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Hamilton Wood Type
A new foundry celebrates an old art form

by Angelynn Grant

HWT chose as their second release Borders One, a set of ornate modular borders and “streamers”—banners that originally would have been custom-made with the text reversed out and fitted with decorative end caps. Kegler explains, “The borders were one of the first digitizing projects we started before any specific type designs were chosen. The modularity of ornament systems really interest me in hand-set type. Digitally, it can be easy to build up designs with these pieces. Down the road, we plan to release other border and ornament fonts to complement the alphabetical fonts.”

Introduced in November, Antique Tuscan No. 9 is an extremely condensed face with a hint of mirth in the notched terminals, almost like the gingerbread trim on a Victorian-period house. “We had a very good specimen to work from that included the full upper- and lowercase plus ligatures. We also had access to an actual wooden font with diphthongs and additional punctuation,” says Kegler. “Almost every font we do at P22 has a basic set of approximately 250 characters. The design of characters such as the euro and yen symbols would never have existed in most historical designs, but after spending some time with the base alphabet, there can often be some artistic license to adding missing characters, but for the HWT collection, we are trying to keep the known characters true to their original design.”

Detail of inked Roman Extended Lightface wood type from the collection of the WNY Book Arts Center.

Having the Museum’s rich resources available is a big advantage. Because wood type fonts varied depending upon the pantograph cutter, many references come together to produce these fonts. “This is one of the really fascinating sleuthing aspects of this project,” explains Kegler. “For example, we get to see the patterns at the Museum—patterns are the larger outline blocks from which the pantograph cuts smaller type. Also, it really helps to see multiple impressions of the type in specimen books. Although never more than a few letters of each font are shown, these are arguably the best examples of the typeface to be found in print. They were trying to sell the type and wanted it to look as good as possible. The fact that various manufacturers copied each other’s designs makes for an interesting piecing together of lineage. Ultimately we try to choose one version and use similar designs to help inform the design of missing characters.”

A very different font is HWT’s new Roman Extended Lightface, a gorgeous modern serif with many distinctive grace notes, like the tails on the R and the 2 and, especially, the loop on the lowercase g. This font seems less stylistically bound to the wood type era—more delicate than one would think possible when cut in wood using a pantograph. “The idea from the beginning was to show off a diverse range of what was made,” Kegler reveals. “Most wood type found in printshops are the standard Gothics used for headlines and posters. Our first releases intentionally span a range of extremes. And coming up will be some more surprises.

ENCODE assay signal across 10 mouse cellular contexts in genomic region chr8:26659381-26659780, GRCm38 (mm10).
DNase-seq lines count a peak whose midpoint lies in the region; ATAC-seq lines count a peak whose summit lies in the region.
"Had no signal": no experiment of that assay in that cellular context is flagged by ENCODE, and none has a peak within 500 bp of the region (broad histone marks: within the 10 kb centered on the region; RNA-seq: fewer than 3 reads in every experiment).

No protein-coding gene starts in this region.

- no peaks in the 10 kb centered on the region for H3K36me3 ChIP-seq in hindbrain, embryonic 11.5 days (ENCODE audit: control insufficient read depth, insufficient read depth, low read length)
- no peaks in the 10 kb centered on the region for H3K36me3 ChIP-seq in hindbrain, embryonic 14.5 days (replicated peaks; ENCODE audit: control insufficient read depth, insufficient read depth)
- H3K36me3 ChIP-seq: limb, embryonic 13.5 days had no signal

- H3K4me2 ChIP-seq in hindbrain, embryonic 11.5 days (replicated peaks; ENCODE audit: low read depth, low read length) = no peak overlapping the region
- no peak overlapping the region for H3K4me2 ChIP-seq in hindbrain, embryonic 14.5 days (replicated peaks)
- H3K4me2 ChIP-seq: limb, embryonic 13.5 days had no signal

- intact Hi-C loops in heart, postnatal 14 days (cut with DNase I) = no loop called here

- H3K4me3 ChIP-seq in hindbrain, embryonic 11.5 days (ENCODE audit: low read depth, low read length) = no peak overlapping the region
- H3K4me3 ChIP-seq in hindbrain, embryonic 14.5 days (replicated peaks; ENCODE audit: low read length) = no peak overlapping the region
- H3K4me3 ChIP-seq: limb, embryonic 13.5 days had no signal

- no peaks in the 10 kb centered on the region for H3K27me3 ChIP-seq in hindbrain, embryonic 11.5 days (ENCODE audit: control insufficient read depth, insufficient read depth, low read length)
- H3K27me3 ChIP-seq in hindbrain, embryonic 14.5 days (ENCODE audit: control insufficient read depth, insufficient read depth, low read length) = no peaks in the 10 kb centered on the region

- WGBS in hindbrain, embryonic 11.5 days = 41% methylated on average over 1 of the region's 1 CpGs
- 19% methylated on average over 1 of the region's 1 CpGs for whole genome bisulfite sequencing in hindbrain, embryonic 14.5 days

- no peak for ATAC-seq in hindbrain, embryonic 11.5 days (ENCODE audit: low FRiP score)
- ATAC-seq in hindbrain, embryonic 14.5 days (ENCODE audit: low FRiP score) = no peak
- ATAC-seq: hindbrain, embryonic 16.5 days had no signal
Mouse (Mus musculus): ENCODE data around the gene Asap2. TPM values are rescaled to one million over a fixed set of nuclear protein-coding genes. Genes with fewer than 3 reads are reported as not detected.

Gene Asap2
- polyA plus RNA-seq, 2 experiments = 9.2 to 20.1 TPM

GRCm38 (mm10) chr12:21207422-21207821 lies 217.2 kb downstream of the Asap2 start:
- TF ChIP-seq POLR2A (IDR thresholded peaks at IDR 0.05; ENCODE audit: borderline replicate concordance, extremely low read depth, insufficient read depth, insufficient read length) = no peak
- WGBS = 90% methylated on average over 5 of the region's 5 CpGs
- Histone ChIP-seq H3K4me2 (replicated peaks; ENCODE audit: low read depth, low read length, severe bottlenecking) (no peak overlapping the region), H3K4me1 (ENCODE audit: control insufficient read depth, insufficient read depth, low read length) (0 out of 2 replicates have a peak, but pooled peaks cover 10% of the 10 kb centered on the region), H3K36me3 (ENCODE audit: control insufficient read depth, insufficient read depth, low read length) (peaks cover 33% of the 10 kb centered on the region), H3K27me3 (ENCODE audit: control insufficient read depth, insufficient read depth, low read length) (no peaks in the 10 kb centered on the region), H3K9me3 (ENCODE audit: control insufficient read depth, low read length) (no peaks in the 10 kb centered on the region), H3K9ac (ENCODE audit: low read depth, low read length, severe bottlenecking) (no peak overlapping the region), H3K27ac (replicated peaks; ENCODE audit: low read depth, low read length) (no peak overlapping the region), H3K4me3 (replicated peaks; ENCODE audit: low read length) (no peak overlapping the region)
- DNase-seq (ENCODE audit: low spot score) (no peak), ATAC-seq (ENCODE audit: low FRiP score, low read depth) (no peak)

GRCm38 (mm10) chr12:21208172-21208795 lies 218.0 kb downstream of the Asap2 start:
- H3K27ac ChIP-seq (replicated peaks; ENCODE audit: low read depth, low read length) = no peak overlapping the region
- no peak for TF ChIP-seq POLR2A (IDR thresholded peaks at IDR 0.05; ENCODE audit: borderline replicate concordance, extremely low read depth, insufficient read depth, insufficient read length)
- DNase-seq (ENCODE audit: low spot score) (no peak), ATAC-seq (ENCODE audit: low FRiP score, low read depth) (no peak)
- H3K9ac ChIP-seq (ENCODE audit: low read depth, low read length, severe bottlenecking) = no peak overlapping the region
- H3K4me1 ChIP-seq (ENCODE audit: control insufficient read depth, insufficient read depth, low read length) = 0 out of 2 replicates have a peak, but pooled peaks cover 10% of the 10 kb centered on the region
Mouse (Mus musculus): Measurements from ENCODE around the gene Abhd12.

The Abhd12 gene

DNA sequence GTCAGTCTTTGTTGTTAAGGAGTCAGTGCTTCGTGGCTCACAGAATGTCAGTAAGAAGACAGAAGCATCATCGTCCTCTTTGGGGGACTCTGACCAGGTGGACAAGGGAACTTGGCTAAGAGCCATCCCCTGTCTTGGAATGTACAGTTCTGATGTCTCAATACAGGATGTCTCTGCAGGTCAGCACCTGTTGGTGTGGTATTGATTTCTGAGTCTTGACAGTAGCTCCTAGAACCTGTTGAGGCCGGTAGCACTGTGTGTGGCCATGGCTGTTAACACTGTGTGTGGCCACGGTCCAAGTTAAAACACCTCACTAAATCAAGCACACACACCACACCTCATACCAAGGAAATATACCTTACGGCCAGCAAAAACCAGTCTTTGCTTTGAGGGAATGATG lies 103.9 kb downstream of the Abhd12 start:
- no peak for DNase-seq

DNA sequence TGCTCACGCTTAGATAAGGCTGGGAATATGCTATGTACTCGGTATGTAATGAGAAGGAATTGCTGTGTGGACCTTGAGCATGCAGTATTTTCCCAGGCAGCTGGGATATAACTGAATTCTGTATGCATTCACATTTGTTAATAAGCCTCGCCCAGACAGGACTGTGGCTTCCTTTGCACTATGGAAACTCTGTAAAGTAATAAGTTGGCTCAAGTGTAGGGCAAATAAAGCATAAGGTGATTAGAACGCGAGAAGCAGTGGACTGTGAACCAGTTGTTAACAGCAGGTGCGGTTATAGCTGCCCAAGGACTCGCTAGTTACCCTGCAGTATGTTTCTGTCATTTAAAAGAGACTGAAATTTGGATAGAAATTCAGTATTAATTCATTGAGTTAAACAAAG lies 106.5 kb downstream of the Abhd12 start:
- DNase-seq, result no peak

Detail of inked Page American Chromatic typeface from the Hamilton Collection.

“There are at least twelve distinct releases in the works,” elaborates Kegler about the game plan. “We first try to determine what designs are in the Hamilton Collection or are historically part of the designs that were owned by Hamilton. Next we try to determine which fonts have already been digitized and to what level of success. For example, Antique Tuscan No. 9 has at least two other digitizations out there in the world, but they have no lowercase. We felt that justified a new digitization for a more flexible design. Some future releases will include Gothics as well as what some people might call crazy circus alphabets. The multilayer chromatics were truly a feat of manufacturing in the 1800s and we hope to see designers working with our releases on both historical pastiche as well as innovating with designs no one has ever expected.”

Although only a few months old, the Hamilton Wood Type Foundry has had great initial buzz. But, sadly, just as the new partnership got off the ground, the Museum received news that they had to relocate. “In some ways the project has been overshadowed by the unfortunate development of the Museum itself needing to move and raise funds to do so,” Kegler says. Although now temporarily closed, the Museum plans to stay in Two Rivers and reopen this summer. Kegler looks on the bright side: “A new Museum location should present a fresh approach to the organization, documentation and display of the collection. We’re not only very happy to be part of this next phase of the Museum, we look forward to seeing what designers do with each release.” ca

Editor’s note: At press, the Museum has a new home—with a stunning view of Lake Michigan. Grant
Angelynn Grant is a Boston-based graphic designer, writer and educator. She has taught at Rhode Island School of Design, the Art Institute of Boston, Simmons College and MIT. You can e-mail her at In addition, Grant is the host of a jazz program on MIT radio, WMBR.